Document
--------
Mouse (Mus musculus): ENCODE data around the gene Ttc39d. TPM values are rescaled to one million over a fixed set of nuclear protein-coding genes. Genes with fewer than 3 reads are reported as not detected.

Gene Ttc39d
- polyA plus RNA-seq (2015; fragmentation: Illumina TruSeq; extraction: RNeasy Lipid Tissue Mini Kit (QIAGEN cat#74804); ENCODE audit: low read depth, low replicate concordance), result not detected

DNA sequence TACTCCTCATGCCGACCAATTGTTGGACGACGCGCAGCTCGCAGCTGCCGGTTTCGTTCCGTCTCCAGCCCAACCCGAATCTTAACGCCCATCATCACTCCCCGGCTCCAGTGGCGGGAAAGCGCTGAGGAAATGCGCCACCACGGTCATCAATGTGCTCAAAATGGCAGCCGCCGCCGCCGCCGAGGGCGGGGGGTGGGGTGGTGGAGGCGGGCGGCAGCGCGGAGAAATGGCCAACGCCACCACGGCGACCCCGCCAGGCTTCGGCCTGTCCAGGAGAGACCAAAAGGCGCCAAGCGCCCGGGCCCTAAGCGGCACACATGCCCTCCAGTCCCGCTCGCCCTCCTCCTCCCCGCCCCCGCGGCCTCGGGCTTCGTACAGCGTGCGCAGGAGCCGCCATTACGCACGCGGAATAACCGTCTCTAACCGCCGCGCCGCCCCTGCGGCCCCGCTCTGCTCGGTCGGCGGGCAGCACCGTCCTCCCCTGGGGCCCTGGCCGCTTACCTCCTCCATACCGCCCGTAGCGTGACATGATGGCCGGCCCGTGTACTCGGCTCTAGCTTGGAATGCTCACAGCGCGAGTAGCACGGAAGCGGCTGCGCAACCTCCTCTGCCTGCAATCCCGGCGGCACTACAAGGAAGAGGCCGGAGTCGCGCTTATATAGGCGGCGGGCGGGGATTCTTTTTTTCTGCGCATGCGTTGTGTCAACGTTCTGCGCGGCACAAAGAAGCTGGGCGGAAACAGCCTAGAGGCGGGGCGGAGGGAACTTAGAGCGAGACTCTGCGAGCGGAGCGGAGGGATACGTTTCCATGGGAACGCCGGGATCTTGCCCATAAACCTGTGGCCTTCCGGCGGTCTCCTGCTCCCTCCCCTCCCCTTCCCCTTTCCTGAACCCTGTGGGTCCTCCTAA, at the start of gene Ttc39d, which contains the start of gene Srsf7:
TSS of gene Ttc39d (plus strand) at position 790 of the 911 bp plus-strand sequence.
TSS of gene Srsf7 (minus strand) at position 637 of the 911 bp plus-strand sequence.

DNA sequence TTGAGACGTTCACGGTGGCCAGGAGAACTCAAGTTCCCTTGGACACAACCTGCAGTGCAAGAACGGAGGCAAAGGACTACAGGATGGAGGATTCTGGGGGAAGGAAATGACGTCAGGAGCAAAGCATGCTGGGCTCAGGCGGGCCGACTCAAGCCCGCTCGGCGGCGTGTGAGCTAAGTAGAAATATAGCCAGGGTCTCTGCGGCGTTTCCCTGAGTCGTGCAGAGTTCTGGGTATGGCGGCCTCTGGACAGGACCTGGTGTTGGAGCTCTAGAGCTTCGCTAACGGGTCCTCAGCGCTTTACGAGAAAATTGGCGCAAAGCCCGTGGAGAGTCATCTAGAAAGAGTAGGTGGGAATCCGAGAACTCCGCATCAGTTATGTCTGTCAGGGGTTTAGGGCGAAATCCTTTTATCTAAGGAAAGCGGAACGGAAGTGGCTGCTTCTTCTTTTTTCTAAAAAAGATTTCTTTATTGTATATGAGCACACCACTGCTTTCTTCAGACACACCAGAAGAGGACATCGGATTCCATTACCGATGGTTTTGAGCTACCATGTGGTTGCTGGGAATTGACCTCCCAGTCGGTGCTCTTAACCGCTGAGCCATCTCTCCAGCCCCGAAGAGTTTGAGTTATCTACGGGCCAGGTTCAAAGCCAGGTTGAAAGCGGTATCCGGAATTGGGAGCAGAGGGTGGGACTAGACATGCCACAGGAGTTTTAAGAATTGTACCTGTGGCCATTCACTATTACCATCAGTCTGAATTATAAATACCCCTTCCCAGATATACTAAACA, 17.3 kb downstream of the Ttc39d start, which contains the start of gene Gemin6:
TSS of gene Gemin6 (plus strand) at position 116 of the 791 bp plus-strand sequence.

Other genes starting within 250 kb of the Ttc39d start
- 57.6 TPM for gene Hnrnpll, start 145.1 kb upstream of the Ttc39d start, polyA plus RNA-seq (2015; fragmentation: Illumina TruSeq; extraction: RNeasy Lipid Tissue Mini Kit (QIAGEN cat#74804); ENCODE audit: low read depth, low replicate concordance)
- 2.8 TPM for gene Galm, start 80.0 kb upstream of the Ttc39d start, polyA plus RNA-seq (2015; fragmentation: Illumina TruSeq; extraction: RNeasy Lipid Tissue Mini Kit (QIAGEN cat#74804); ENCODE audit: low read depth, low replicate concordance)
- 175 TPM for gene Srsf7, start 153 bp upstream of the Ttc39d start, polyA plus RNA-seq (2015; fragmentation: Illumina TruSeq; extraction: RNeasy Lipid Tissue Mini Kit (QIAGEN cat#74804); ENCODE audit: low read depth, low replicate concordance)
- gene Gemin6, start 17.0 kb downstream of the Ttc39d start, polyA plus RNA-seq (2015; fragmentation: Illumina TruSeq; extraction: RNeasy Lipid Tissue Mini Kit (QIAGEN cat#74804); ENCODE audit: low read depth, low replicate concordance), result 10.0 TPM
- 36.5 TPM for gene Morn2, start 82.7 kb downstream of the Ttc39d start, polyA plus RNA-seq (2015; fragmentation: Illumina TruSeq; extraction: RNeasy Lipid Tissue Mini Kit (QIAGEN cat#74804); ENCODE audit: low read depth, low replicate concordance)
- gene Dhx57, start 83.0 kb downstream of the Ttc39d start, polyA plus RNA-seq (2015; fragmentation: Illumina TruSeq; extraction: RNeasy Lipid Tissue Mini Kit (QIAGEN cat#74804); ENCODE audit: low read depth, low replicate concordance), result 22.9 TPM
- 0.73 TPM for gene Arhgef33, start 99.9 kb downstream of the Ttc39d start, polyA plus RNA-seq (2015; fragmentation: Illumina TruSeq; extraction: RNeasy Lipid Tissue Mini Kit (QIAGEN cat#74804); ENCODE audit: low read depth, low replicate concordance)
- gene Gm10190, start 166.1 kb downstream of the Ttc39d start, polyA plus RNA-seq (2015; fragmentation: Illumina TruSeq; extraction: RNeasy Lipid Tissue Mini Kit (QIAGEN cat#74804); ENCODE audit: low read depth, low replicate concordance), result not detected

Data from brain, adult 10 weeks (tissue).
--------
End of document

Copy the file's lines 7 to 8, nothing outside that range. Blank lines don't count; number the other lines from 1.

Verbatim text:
DNA sequence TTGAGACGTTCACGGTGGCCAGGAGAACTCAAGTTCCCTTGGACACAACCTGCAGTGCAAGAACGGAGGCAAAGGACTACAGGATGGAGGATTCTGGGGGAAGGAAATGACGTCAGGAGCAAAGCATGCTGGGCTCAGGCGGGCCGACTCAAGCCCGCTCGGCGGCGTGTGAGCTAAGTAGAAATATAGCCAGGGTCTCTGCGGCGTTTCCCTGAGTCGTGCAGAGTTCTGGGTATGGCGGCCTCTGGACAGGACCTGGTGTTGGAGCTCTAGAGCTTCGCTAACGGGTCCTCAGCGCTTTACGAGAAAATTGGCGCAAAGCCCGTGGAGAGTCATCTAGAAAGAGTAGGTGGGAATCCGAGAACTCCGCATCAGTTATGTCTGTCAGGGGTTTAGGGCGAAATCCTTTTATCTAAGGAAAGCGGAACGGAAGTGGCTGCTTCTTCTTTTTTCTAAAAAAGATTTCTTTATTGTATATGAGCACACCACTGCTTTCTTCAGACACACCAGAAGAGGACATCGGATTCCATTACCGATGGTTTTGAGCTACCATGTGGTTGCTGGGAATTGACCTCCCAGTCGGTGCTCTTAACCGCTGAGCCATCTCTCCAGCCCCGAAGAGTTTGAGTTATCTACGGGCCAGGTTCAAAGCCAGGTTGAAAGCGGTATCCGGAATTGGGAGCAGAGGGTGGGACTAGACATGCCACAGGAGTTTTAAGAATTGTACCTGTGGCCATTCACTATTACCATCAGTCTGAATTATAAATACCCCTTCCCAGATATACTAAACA, 17.3 kb downstream of the Ttc39d start, which contains the start of gene Gemin6:
TSS of gene Gemin6 (plus strand) at position 116 of the 791 bp plus-strand sequence.